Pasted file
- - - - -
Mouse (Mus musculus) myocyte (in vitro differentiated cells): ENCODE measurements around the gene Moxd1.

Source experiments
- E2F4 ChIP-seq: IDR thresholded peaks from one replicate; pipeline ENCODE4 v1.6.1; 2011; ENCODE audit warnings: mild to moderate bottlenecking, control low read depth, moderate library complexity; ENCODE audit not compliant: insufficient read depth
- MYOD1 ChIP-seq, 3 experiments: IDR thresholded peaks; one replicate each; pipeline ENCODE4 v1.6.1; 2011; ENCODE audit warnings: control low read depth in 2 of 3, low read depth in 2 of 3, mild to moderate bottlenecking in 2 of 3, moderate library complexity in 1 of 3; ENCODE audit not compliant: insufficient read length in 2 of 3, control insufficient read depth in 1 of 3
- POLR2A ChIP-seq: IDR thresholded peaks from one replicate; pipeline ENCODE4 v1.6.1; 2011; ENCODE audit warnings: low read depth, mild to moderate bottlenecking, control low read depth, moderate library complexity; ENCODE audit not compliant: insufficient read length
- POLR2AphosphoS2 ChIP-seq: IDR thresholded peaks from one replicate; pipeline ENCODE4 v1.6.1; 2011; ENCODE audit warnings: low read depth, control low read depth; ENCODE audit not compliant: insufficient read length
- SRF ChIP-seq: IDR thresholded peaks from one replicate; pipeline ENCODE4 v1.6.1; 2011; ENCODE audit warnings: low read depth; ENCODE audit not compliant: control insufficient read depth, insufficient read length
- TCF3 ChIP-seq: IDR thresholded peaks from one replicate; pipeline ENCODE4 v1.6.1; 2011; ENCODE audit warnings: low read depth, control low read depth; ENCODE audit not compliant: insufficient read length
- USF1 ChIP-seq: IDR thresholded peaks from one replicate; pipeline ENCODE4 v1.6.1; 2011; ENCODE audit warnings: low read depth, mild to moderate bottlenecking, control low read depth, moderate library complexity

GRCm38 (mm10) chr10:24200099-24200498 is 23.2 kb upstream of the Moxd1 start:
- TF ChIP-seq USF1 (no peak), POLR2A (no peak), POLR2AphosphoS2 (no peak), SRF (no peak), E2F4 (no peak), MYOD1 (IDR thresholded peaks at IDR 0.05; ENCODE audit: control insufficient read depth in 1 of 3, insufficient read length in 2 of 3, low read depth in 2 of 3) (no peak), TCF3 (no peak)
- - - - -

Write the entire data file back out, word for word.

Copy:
Mouse (Mus musculus) myocyte (in vitro differentiated cells): ENCODE measurements around the gene Moxd1.

Source experiments
- E2F4 ChIP-seq: IDR thresholded peaks from one replicate; pipeline ENCODE4 v1.6.1; 2011; ENCODE audit warnings: mild to moderate bottlenecking, control low read depth, moderate library complexity; ENCODE audit not compliant: insufficient read depth
- MYOD1 ChIP-seq, 3 experiments: IDR thresholded peaks; one replicate each; pipeline ENCODE4 v1.6.1; 2011; ENCODE audit warnings: control low read depth in 2 of 3, low read depth in 2 of 3, mild to moderate bottlenecking in 2 of 3, moderate library complexity in 1 of 3; ENCODE audit not compliant: insufficient read length in 2 of 3, control insufficient read depth in 1 of 3
- POLR2A ChIP-seq: IDR thresholded peaks from one replicate; pipeline ENCODE4 v1.6.1; 2011; ENCODE audit warnings: low read depth, mild to moderate bottlenecking, control low read depth, moderate library complexity; ENCODE audit not compliant: insufficient read length
- POLR2AphosphoS2 ChIP-seq: IDR thresholded peaks from one replicate; pipeline ENCODE4 v1.6.1; 2011; ENCODE audit warnings: low read depth, control low read depth; ENCODE audit not compliant: insufficient read length
- SRF ChIP-seq: IDR thresholded peaks from one replicate; pipeline ENCODE4 v1.6.1; 2011; ENCODE audit warnings: low read depth; ENCODE audit not compliant: control insufficient read depth, insufficient read length
- TCF3 ChIP-seq: IDR thresholded peaks from one replicate; pipeline ENCODE4 v1.6.1; 2011; ENCODE audit warnings: low read depth, control low read depth; ENCODE audit not compliant: insufficient read length
- USF1 ChIP-seq: IDR thresholded peaks from one replicate; pipeline ENCODE4 v1.6.1; 2011; ENCODE audit warnings: low read depth, mild to moderate bottlenecking, control low read depth, moderate library complexity

GRCm38 (mm10) chr10:24200099-24200498 is 23.2 kb upstream of the Moxd1 start:
- TF ChIP-seq USF1 (no peak), POLR2A (no peak), POLR2AphosphoS2 (no peak), SRF (no peak), E2F4 (no peak), MYOD1 (IDR thresholded peaks at IDR 0.05; ENCODE audit: control insufficient read depth in 1 of 3, insufficient read length in 2 of 3, low read depth in 2 of 3) (no peak), TCF3 (no peak)